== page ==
It’s almost become a cliche, the many signs that waste is slowly killing us. The footprints are everywhere: from the leaky pipelines and cargo trains that unleash toxic plumes above Ohio one month to explosive chemicals mysteriously disappearing across Western plains the next. Countless communities’ groundwater has been poisoned by “forever chemicals” in firefighting foam and corroding gas station storage tanks. Microplastics have been found in everything from kale, to human breastmilk, to sea creatures at the bottom of the Mariana Trench. Perhaps our most damning waste legacy is the carbon emissions that have unleashed extreme weather patterns and species loss. And yet, at this rate, it’s hard to tell if we’ve seen the worst of our garbage crisis.A half-century after the birth of modern environmentalism, cleaning up all of our trash remains an elusive proposition. Despite the seemingly everyday disasters on the news, we’re rarely aware of the mass totality of all of our waste—of the colossal amounts of damaging stuff we’ve created and foisted on the planet. A steady flow of evidence points to the second-order impacts and long-term consequences of pollution, from increased cancer rates and organ damage to endocrine disruption and low fertility. But rather than face hard truths about reorganizing our system to stop waste, policymakers and citizens are falling victim to another pernicious threat: empty and inefficient promises from the tech industry. Over the past decade, the sector has taken off in trying to provide cleanup solutions while doing little to actually stem the tide of garbage. Last year alone, venture capitalists invested over $6 billion into waste management startups.These new ventures can take a myriad of forms. Companies like Loop and Again, for example, are trying to jumpstart consumer demand for reusable packaging by recreating an archaic technology: the glass or aluminum container once provided by the milkman. Advanced recycling startups, meanwhile, are forging new markets for lithium-ion batteries and food waste; one product claims to convert general household waste into “sustainable plastic” feedstock. Even more companies are looking to biology, identifying bacteria or plants and fungi that can absorb petrochemicals and harmful metals. Founders pledge not only a solution to a waste problem, but also hefty returns for investors.“There’s been a huge boom in research on ways to clean up all sorts of materials, from single-use plastics to wind turbines,” professor Julie Rorrer said in a recent MIT Technology Review article. “There’s valuable things in trash.”While these companies may make money in the short term, few cleanup ventures offer good-faith or coherent solutions for our planet. Successful prototypes capture a mere fraction of the growing volume of pollution unleashed each year. It’s a constant game of catchup—with enormous expenses.Take ocean plastic, which is arguably one of the most visible forms of waste over the past decade. Growing public awareness of plastic’s hidden costs—illustrated by heartbreaking images of remote coastlines littered with mountains of trash, or the stomachs of dead seabirds protruding with bottle caps and toothbrushes—have inspired a wave of bans on specific items like straws and takeaway bags in recent years. But today, we produce more single-use plastic than ever, and shed roughly 11 million tons of plastic waste into the ocean each year. The global economy is on track to triple this annual output by 2060, buoyed in part by Big Oil’s turn to fossil-fuelled plastics production as a hedge against electrification.One self-styled “solution” for plastic waste has won outsized influence. In 2012, Dutch teenager Boyan Slat presented a TED Talk on his concept for cleaning up the ocean with simple mechanisms to sweep up all the trash. While scientists and plastics experts cautioned that his ideas were ineffective, Slat’s non-profit the Ocean Cleanup, founded the year after his talk went viral, has gained millions of followers and big-name backers, including Salesforce, Maersk, KIA, and PayPal’s Peter Thiel. But the venture had one major problem: its first two designs didn’t work, despite the group burning through tens of millions of dollars over the course of a decade. The Ocean Cleanup has since pivoted to work with upstream river “interceptors” that are much more efficient at capturing garbage, but its website still prominently features its latest ocean debris “solution”—essentially a trawl fishing net dragged between two boats that has, to date, collected a comparatively miniscule amount of trash.Tech projects like these are more of a curse than a blessing. Even if the Ocean Cleanup one day somehow beats the insurmountable odds and removes all surface-level traces of plastic marine pollution, it’d still be missing the vast majority of waste that sinks to the bottom of the ocean floor, or breaks up into tiny microplastics. While companies like these bring increased attention to the plastics crisis, they’re ultimately flashy gimmicks that lull our public consciousness into thinking a clever gadget can solve a collective-action problem. These projects also allow consumer brands—like Coca-Cola, an official “Global Implementation Partner” of Slat’s group—to greenwash their continued massive plastic production, while lobbying behind-the-scenes against regulations that would actually help the world break its plastic addiction. “We now know that we can’t start to reduce plastic pollution without a reduction of production,” environmental scientists Imari Walker-Franklin and Jenna Jambeck write in the introduction to their forthcoming study, Plastics. To meaningfully address this crisis and others like it, we need to look upstream, invest in reuse infrastructure, and mandate biodegradable packaging and high material recyclability. At a minimum, we need to start making producers bear the cost for the collection and disposal of their poorly designed goods.Unfortunately, there’s now a plethora of cleanup ventures clouding our better judgement. Miles above our plastic-filled oceans, a crowded wasteland of man-made debris now orbits the Earth. For decades, aerospace companies have shed defunct rocket launchers, abandoned satellites, and millions of stray pieces of machinery that can circulate almost indefinitely in orbit around our planet. Today’s private space ventures are set to increase the number of active satellites tenfold by 2030, even as experts warn about the persistence of space junk and increasing collision risk. Some believe we could soon see a catastrophic chain reaction that renders low-earth orbit unusable, jeopardizing the cosmic infrastructure that undergirds modern life, from GPS and weather monitoring to digital payments. But rather than curtail deployment, or embrace even modest end-of-life guidelines for spacecraft, the industry’s leaders are addressing the trash problem in the silliest ways possible: VCs have invested tens of millions into cleanup ventures that use lasers, spider webs, and harpoons to capture space debris. Our cleanup delusion extends to the grandest environmental stage possible. One of greentech’s hottest sectors is carbon removal, a kind of cleanup for fossil fuel emissions. While the UN’s climate science body asserts that carbon removal is “essential” to curbing catastrophic warming, the question is just how much we’re going to need. If the world immediately begins cutting back its fossil fuel use, we may only need to employ expensive carbon removal technologies sparingly. But instead of focusing on regulations to curb emissions at a fraction of the cost, governments and giant corporations alike have begun funneling billions into various “solutions” to suck carbon dioxide from the atmosphere. Accordingly, tech ventures developing massively expensive carbon capture technologies—technologies which may never turn a profit or be truly scalable—have begun pitching themselves as climate saviors, relying on the high end of those UN estimates to make their case. The cycle becomes never-ending: the longer we wait to crack down on pollution, the more trillions in capital, and megatonnes of net-new emissions, we must spend to build an unproven infrastructure—one that may never even deliver the promised returns for its investors.For polluters, cleanup technology not only offers a way to preserve the status quo, but also unlock new revenue streams. Some of the buzziest space cleanup ventures were founded by former SpaceX and Boeing executives. Nearly every oil company has embraced carbon sequestration, thanks in part to expanded tax credits and subsidies folded into the 2022 Inflation Reduction Act. “Emitters are recognizing the former trash they were emitting into the air is now a treasure,” carbon-capture CEO Charles Fridge told Politico. “It was previously something they were ashamed of, a byproduct. Now it’s a currency.” Today’s industrial tycoons get to rack up untold profits while making an obscene mess, then turn yet another buck feigning to clean it all up. Call it the Cleanup Industrial Complex. Worryingly, our societal obsession over waste’s obvious consumer forms helps corporations to get away with massive industrial breaches. In the U.S., plants regularly break E.P.A. emissions rules in favor of paying fines as a cost of doing business. For years, BP’s Whiting refinery in Indiana violated pollution thresholds of chemicals and gasses known to cause nausea, cancer, and long-term anemia. In the largest-ever civil penalty under the Clean Air Act, announced by the EPA and the Justice Department in May, BP will be required to pay $40 million in fines—a rounding error in the company’s $5 billion quarterly profits.The scale of our planet’s waste can seem insurmountable—but infrastructure exists to start tackling the problem. We could force modern logistics giants like UPS and Amazon to take the lead on reusability. We could standardize bottle types for household goods and toiletries to make recycling easier, and improve municipal systems to better handle recyclable materials. We could hire a corp of environmental surveyors and litigators to hold industrial polluters accountable in the courts, rather than relying on the slow procedure of legacy programs and government agencies. But mainstream political leaders in the U.S. lack the power or the will to explore even common-sense measures. If it’s any consolation for Americans, few countries have proven able to handle their waste. The vast majority of developed economies are abysmal at recycling, and even the high performers see just over 50% of their household garbage get recycled. Only a handful of countries and U.S. states have piloted extended producer responsibility laws, which make industries share the cost of municipal waste management. France broke new ground this year with a fund to incentivize consumer textile repair, the latest in a series of aggressive measures that also curb food waste and mandate electronics repair. But these are all still marginal cases amid a deregulated patchwork of dumping and scrap recycling schemes, with little scrutiny or liability. An honest appraisal of our situation would require a wholesale rethinking of our relationship to goods and production. We’d have to dispose of our disposable mindset and keep high-quality products in circulation for as long as possible. We’d have to accept more friction, and perhaps some pain, in the flow of our daily chores and habits. But this is antithesis to any system predicated on perpetual growth. Rather than sign legislation that can mandate a more sustainable world overnight, we appear doomed to wait for profitable niche markets to drive some larger behavioral change—if that inflection point ever comes. Rather than stopping pollution upstream, the global economy chugs along, and we pretend that clean-up solutions can feasibly address our many crises—even as the scale of our waste grows exponentially, and incurs irreversible damage.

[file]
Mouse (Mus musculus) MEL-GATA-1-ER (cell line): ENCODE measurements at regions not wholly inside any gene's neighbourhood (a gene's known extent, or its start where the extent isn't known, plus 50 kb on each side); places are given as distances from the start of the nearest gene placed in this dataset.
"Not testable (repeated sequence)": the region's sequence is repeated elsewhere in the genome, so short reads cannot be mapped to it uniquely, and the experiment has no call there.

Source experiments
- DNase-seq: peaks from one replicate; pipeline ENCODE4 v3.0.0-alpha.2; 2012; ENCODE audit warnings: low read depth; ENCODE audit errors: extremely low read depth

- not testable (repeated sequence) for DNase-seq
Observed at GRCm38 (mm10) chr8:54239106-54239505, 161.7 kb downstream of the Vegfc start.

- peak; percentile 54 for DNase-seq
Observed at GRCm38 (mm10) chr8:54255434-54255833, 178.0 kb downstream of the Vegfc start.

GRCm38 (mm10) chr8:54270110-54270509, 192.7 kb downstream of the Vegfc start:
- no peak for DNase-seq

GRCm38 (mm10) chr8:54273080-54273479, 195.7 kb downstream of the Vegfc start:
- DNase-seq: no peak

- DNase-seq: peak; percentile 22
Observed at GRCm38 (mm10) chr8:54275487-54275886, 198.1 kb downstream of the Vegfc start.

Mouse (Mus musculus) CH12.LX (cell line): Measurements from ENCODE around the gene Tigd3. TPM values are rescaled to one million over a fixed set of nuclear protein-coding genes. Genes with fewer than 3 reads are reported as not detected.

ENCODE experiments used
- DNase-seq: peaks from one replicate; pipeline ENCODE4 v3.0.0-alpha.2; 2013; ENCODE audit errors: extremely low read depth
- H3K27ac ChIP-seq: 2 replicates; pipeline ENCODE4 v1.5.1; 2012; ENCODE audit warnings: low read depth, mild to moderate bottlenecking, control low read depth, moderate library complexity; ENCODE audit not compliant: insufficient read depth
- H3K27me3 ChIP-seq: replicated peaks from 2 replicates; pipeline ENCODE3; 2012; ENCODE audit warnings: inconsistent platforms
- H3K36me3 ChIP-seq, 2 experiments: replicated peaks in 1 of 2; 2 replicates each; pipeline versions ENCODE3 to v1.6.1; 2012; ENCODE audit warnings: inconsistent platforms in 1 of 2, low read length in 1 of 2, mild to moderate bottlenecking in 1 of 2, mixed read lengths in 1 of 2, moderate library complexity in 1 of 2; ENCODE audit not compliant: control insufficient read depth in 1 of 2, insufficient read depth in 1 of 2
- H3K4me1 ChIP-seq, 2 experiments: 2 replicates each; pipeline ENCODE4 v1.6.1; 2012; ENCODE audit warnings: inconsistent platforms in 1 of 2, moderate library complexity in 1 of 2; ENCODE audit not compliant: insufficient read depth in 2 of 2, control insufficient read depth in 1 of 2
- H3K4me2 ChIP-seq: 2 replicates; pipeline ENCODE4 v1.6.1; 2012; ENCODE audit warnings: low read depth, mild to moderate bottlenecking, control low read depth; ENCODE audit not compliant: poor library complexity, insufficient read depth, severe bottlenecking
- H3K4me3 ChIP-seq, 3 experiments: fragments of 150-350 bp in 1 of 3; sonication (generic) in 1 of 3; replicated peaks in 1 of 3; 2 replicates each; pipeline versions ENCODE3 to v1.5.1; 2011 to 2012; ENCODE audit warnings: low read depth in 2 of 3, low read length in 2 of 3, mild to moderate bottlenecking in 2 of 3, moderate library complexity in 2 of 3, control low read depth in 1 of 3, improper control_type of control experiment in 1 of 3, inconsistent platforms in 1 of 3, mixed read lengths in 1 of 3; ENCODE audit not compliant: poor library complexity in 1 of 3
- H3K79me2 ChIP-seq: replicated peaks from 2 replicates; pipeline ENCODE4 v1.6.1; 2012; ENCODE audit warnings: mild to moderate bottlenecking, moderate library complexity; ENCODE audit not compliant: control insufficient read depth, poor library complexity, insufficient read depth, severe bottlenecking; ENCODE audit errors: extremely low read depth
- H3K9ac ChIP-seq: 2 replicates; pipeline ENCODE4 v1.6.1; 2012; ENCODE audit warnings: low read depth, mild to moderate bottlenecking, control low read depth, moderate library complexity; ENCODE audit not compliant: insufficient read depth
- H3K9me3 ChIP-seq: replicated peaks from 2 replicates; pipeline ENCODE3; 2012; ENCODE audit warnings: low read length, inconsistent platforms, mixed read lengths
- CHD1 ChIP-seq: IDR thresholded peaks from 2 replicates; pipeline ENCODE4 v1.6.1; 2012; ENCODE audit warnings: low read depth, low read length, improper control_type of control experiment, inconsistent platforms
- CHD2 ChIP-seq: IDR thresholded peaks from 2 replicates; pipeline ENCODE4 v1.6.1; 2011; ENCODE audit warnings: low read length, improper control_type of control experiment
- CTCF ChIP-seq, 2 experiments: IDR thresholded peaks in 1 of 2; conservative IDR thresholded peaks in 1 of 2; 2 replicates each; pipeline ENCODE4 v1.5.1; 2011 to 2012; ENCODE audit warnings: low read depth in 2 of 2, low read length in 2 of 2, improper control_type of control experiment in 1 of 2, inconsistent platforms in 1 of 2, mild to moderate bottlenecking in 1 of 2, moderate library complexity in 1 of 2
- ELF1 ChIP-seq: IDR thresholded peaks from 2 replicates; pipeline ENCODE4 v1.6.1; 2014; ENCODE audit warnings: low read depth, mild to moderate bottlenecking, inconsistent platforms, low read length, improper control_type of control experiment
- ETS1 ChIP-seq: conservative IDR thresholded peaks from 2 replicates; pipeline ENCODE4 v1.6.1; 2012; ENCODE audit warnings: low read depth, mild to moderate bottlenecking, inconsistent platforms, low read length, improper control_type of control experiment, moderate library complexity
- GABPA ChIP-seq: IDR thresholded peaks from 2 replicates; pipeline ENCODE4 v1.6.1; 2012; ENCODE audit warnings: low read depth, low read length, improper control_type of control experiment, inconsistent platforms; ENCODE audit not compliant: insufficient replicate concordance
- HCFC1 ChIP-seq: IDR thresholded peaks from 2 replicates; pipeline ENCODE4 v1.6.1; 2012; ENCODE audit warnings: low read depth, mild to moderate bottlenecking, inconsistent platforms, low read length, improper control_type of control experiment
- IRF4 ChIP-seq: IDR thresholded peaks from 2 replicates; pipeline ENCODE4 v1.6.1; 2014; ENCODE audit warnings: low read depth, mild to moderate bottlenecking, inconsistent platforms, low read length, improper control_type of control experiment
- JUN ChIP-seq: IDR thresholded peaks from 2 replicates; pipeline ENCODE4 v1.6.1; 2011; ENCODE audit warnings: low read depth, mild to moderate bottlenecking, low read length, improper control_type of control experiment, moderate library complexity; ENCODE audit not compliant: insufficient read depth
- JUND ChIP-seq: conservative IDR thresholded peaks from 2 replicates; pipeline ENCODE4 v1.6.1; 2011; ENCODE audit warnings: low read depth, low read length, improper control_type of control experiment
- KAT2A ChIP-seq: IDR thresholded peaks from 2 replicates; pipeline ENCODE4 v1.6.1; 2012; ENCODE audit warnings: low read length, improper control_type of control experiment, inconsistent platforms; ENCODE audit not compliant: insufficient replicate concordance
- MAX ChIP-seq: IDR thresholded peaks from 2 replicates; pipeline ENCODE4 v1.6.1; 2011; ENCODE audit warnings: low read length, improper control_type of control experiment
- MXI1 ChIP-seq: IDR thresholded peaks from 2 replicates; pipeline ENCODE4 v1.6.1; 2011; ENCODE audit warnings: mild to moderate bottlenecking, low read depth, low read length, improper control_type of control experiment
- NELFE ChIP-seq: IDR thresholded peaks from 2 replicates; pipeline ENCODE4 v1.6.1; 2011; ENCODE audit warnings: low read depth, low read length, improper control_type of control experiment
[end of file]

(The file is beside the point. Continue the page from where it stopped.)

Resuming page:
MIT spinoff Takachar converts agricultural waste into clean-burning fuel, and wins Earthshot Prize.